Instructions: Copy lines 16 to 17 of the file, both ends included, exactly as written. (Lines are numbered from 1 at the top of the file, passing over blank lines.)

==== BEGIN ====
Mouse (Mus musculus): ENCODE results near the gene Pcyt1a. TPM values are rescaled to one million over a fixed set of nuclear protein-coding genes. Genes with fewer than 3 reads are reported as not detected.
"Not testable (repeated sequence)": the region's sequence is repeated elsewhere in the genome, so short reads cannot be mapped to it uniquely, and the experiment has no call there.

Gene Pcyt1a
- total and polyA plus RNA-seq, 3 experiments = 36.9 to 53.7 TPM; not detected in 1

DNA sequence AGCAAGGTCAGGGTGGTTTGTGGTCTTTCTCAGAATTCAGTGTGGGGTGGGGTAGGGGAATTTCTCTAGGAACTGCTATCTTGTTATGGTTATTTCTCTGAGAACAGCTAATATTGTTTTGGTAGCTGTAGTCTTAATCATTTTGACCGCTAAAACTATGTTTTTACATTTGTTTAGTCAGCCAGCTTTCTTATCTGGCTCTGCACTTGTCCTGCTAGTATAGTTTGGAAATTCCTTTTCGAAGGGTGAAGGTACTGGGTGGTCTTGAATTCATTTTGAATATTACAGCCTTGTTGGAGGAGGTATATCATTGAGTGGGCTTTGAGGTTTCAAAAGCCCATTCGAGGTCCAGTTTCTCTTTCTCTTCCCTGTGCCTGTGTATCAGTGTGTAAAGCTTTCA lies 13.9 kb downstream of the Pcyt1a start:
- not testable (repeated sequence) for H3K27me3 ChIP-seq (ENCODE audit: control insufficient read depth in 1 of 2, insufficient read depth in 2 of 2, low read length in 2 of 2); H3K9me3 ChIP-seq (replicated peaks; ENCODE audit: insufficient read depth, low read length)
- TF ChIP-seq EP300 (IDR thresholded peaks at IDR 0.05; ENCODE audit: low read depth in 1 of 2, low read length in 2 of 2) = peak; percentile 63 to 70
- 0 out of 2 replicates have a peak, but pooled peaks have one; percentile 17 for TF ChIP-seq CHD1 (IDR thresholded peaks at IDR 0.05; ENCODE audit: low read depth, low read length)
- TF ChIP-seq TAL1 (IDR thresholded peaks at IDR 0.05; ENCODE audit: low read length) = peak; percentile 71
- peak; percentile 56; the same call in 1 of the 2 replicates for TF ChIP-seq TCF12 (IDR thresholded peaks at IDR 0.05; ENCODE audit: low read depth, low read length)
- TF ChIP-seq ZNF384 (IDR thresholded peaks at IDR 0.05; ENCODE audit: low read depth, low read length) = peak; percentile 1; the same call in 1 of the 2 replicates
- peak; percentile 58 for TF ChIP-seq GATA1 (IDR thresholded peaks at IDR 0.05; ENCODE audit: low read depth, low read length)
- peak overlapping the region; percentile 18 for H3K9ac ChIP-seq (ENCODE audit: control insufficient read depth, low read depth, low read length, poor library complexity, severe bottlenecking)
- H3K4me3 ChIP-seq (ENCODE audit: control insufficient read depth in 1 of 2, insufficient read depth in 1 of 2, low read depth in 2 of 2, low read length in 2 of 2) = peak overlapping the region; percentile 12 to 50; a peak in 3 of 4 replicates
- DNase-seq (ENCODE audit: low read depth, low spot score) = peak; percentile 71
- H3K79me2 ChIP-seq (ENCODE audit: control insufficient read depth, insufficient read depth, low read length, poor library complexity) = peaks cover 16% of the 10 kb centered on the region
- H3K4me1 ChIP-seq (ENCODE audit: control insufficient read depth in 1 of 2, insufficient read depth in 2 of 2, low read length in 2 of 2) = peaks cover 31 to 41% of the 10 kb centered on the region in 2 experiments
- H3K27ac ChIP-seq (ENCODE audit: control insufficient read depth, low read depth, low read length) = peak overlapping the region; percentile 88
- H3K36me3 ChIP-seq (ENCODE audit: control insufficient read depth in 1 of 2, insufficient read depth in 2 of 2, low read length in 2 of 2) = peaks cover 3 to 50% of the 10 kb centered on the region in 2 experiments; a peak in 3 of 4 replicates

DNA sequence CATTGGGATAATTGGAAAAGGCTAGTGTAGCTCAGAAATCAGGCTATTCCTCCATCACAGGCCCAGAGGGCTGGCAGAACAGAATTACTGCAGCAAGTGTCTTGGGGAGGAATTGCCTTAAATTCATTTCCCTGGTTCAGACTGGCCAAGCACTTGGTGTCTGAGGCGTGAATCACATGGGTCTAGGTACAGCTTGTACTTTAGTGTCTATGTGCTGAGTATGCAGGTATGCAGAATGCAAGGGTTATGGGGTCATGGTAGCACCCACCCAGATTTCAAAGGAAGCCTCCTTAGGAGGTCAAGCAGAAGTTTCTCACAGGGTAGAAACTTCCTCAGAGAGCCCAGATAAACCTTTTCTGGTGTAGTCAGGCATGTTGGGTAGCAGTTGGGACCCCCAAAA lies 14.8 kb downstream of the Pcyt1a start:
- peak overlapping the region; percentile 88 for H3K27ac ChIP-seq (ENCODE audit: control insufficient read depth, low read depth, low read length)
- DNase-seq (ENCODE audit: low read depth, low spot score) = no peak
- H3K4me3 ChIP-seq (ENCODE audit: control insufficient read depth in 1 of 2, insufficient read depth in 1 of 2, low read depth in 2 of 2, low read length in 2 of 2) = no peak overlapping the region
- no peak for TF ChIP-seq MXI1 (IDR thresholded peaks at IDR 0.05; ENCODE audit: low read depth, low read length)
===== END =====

- H3K79me2 ChIP-seq (ENCODE audit: control insufficient read depth, insufficient read depth, low read length, poor library complexity) = peaks cover 16% of the 10 kb centered on the region
- H3K4me1 ChIP-seq (ENCODE audit: control insufficient read depth in 1 of 2, insufficient read depth in 2 of 2, low read length in 2 of 2) = peaks cover 31 to 41% of the 10 kb centered on the region in 2 experiments